“Even if the children go to church on Sunday, I have a strong feeling that God wants your church to do something for and with the children,” Kamata said. Newlife missionaries instantly saw an opportunity to reach out to others with God’s love.

“The idea of a week-long Vacation Bible School in Tumaini Children’s Home conducted by our church was born,” Wekesa said. “We found it was a God-given chance of molding the children to be good citizens. We named our mission Beyond Church Walls Ministry.”

So far, the Newlife church, through the small group of missionaries, has carried out several outreach activities in Tumaini, such as visitations and Vacation Bible School (VBS) sessions, among other activities. The church’s ministries occasionally invite the children and staff to Saturday (Sabbath) services, where they participate in a whole day of fun-filled ministering.

“Since the Newlife church came into my life, my relationship with God has been fundamentally transformed,” Maria said. “It has given me an opportunity to share my story and get spiritual growth through Bible study. I enjoyed the way Bible study was made lively through fun activities and snacks.”

Okango believes many boys and girls will be written in heaven’s book of life thanks to the ministry of the Newlife church in Tumaini.

“I greatly enjoyed the way the Word of God was taught. Seeing so many of us young people enjoying the word of God not only inspired me, but also filled me with hope that come resurrection morning when Christ shall come, all of us in Tumaini will go to heaven,” Okango said.

A strong bond of love and spiritual connection between Newlife and Tumaini has been created. On the last day of the VBS program, children, staff, and church members let their tears flow freely. “It is very emotional yet fulfilling that the mission has indeed touched lives,” Newlife members explained.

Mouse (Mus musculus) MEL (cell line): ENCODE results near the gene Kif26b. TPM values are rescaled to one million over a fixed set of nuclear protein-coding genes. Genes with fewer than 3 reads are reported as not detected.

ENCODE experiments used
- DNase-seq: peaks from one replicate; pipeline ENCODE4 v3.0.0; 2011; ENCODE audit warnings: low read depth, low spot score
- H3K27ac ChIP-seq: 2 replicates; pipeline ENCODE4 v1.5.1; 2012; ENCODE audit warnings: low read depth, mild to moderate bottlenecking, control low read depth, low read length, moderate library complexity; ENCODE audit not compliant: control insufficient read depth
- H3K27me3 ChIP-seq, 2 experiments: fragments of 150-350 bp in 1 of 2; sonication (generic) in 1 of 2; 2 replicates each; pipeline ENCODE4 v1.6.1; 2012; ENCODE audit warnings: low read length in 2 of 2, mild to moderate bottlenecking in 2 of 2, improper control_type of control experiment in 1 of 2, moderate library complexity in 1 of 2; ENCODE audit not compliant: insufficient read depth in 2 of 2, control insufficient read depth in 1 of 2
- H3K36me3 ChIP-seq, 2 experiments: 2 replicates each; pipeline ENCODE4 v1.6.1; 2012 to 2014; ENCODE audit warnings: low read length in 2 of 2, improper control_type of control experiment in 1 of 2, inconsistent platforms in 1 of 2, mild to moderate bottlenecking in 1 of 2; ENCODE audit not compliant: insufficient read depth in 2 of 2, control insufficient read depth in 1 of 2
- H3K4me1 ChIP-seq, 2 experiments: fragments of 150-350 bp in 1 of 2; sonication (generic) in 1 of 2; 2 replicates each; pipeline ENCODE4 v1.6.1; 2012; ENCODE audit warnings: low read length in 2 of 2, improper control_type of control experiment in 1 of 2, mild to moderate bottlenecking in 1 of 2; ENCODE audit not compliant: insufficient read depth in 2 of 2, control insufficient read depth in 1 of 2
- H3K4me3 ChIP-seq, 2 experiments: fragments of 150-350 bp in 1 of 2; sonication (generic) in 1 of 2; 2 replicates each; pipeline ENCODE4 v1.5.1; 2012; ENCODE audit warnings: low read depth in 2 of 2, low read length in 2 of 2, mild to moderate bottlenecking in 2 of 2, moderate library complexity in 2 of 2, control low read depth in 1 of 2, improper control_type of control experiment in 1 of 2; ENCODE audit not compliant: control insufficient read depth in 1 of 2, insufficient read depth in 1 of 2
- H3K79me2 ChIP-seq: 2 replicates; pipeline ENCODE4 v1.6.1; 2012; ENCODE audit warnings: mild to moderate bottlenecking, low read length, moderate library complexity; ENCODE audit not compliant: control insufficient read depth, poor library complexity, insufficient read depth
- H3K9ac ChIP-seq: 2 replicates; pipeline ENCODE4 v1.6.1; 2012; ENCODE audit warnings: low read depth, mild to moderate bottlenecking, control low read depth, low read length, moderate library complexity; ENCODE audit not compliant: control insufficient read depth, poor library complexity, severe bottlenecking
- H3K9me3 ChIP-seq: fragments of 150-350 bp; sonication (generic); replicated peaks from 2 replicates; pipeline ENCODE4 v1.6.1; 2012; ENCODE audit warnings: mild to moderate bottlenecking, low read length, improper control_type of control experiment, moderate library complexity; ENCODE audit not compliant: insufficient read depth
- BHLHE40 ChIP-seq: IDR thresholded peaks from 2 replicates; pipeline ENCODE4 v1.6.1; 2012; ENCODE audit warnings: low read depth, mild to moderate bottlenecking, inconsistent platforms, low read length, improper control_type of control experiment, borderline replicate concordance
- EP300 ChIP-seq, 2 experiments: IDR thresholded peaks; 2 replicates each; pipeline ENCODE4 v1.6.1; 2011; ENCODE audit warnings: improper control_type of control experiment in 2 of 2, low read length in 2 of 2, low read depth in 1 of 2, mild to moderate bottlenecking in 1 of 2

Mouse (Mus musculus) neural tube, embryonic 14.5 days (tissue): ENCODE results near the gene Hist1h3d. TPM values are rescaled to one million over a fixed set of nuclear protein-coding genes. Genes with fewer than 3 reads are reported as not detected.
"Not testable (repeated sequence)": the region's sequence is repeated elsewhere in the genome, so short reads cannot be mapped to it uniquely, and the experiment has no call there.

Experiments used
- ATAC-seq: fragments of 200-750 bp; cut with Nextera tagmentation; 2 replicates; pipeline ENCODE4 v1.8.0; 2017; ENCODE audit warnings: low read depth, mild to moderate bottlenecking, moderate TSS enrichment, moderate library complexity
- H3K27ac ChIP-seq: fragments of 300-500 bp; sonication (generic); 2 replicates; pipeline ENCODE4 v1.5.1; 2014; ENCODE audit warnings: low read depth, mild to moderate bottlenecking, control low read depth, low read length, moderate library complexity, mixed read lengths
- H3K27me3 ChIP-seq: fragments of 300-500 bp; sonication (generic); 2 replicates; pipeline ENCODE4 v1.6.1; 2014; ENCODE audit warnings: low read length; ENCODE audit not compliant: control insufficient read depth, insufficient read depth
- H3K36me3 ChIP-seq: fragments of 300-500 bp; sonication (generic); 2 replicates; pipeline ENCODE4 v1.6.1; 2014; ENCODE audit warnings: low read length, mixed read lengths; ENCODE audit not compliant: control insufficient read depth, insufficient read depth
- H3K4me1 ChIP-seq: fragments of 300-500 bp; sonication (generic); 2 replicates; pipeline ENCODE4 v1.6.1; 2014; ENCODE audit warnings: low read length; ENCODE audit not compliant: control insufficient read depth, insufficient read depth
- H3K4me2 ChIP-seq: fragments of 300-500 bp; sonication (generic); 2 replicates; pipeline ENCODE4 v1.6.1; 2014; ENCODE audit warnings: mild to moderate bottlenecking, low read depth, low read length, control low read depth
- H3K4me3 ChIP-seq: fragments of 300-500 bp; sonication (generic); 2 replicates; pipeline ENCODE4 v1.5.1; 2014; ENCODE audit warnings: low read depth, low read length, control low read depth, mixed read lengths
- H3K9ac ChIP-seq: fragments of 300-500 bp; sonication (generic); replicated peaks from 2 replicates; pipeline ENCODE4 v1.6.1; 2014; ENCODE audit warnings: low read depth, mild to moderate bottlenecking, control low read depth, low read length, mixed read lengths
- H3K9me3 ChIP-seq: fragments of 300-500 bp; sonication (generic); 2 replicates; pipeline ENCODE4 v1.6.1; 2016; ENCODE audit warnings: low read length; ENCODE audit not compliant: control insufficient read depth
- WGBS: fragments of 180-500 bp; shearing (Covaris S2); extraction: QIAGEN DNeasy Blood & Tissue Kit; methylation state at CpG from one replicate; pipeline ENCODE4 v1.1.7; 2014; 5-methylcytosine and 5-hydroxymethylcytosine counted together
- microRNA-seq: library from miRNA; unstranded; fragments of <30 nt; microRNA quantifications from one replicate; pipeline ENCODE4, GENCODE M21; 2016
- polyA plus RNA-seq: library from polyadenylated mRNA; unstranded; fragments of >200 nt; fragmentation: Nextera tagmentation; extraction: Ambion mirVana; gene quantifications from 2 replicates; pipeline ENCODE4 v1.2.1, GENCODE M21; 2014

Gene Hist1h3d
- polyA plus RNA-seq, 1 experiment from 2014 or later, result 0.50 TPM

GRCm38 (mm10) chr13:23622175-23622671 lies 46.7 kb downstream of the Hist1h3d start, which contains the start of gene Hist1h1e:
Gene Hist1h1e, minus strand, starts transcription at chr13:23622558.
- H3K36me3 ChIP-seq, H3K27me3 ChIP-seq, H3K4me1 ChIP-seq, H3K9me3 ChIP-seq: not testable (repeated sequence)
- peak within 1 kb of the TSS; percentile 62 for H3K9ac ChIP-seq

Tumaini children join in an activity with Sarah Wekesa (third from right) of Newlife Seventh-day Adventist Church. [Photo: Newlife Seventh-day Adventist Church]

“The children have realized that nothing is impossible with God,” Beyond Church Walls Ministry member Nelson Okenye said. “They now know that it is possible to love and serve God when young and at the same time excel in their studies and careers. Now several of them are regularly attending our services. We look forward to their baptism.” 

Tumaini Children’s Home management has asked for a long-term relationship with Newlife Adventist church, with a regular holiday program when children are home from school. Longer missions to be held in the home and at their Kitale branch, where the children from Kikuyu will join their brothers and sisters in Kitale, are being planned. 

This mission has had a tremendous impact on Tumaini,” home director Abraham Kiboki said. “The children learned good morals from the Newlife youth and how to be respectful and hardworking. They were able to study the Bible together and learn new gospel songs.”

According to Kiboki, as a result of this interaction, primary and secondary school children are reporting better grades in school. What is more important, he said, is that they are also growing spiritually.

“Let us brighten the future of these children with food items, bedding, and learning materials,” he said.

Jason Nyantino, for Adventist Review